In the first chapter I will put a stress on the social implications of the detective's involvement with the setting of TP. In chapter two the comparison with the classical detective will be continued under psychological (and psychic) aspects. There we will find that Cooper widens the detective's canvas through a contact with the supernatural: this includes contact with the (dead) female victim in a dream that takes place in a room draped with red curtains - henceforth referred to as the 'Red Room dream'. I will stress the subconscious and the physical aspects of Cooper's liminal experience. With his intuitive approach and his acceptance of the subconscious and irrational, Cooper offers a refreshing contrast to the classical detective's ratiocination. In order to understand Cooper's involvement with the otherworldly realm, I will compare the new detective with C. Auguste Dupin once more at the beginning of chapter two. At that time I will use a psychoanalytical approach to demonstrate that the classical detective entombs himself into his own mind, whereas Cooper starts to process an understanding for the feminine and the supernatural, a process that, however, will not take him very far.

Aside from dream analysis, Cooper also incorporates visions into his investigation. Being physically wounded, Cooper uses his concept of mind-body-coordination to make contact with the supernatural. A Giant appears to him and delivers some rather cryptic clues that will help Cooper to keep the investigation going. Cooper is receptive to the otherworldly apparition on account of his 'freedom from fear'. Cooper's acceptance of the body works as an opposing force to the classical detective's rational mind games and his overall denial of carnal elements. The vision of the Giant helps Cooper to solve the murder mystery. However, this is no classical solution but a transfer of the show onto another formulaic level. With the solution of the murder case TP seems to move more into a Gothic tradition.

Restoring the order (usually the sole purpose of the detective) brings along a great deal of problems for Agent Cooper, as he gets more and more involved with the society he is trying to protect. On the other hand he may put too much trust into the fantastic element, without really understanding what the metaphysical habitat is all about.

With the murder mystery solved, the detective character, as well as the show's plot, shift towards another direction. The appearance of Cooper's fatherly nemesis Windom Earle will confront the detective with his own past (an element missing in the traditional detective story). The omniscient role of the detective gives way to the revenge plot initiated by the Earle character, a revenge plot that I will examine closer in chapter three. Cooper appears to become a character in a mutated genre that I will call the 'Gothic Soap Opera'. Cooper's intuitive methods are confronted with Earle's urge to control (a mixture of the traditional male detective and the mad gothic villain). Cooper is forced into a game which rules do not match his detectional methods. The infinite player and serial detective Cooper is confronted with the finite player and serial killer Earle; the show's leitmotif of closure vs. openness reverberates in the encounter between Earle and Cooper. It becomes clear that the narrative is aiming for something bigger than a simple murder mystery. The writers of TP subvert the comforting convention of the classical detective story in which the detective can protect and save society. Again, the tradition of the Gothic comes into play. The main feature of the detective story might be the reassurance of order within the system, an order that is missing in the narrative world of the Gothic.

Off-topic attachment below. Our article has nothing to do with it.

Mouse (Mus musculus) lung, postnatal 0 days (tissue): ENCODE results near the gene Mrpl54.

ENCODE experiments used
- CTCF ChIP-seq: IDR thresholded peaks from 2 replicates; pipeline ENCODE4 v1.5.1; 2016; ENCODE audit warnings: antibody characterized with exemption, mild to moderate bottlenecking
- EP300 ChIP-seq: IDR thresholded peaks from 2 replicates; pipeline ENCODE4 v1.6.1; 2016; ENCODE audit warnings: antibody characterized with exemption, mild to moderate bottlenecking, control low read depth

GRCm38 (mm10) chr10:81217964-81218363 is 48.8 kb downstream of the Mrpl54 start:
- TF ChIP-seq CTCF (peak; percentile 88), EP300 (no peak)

TP works towards a restoration of the Gothic tradition, it dupes the viewer into watching a detective story, when it is really stressing story elements that stand in a Gothic tradition. Gothic devices pervade the universe of TP, but more importantly, they are the basis for Cooper's changing role from the omniscient detective figure to a character in a different genre pattern. With the detective being thrown out of his tracks, with him being involved into the 'Soap Opera' world, he loses his powers and becomes part of the scenario and unable to control his weaknesses and fears. Instead two other characters take control both over the narration and the fate of Agent Cooper. On the one hand, the earthly villain Windom Earle who forces Cooper to confront the past and who will be compared to Cooper in chapter 3. On the other hand, the supernatural spirit BOB, the epitome of the evil in the woods and a diffuse 'return of the repressed' who will finally take control over the weakened Cooper's soul. I will attempt to explain the BOB figure and his relation to Cooper in chapter four. At that point I will also return to the supernatural as I observed it in chapter two. In fact, chapters two and four are intended to mirror each other. All of the new detective's positive experiences with the other sphere are now turned into the opposite. Cooper's contact with the supernatural does not take place within the confines of an openminded subconscious, but in a state of fear. We will find that Cooper has transformed into a character that, similar to the superficial Windom Earle, combines elements of the Gothic protagonist and the traditional detective.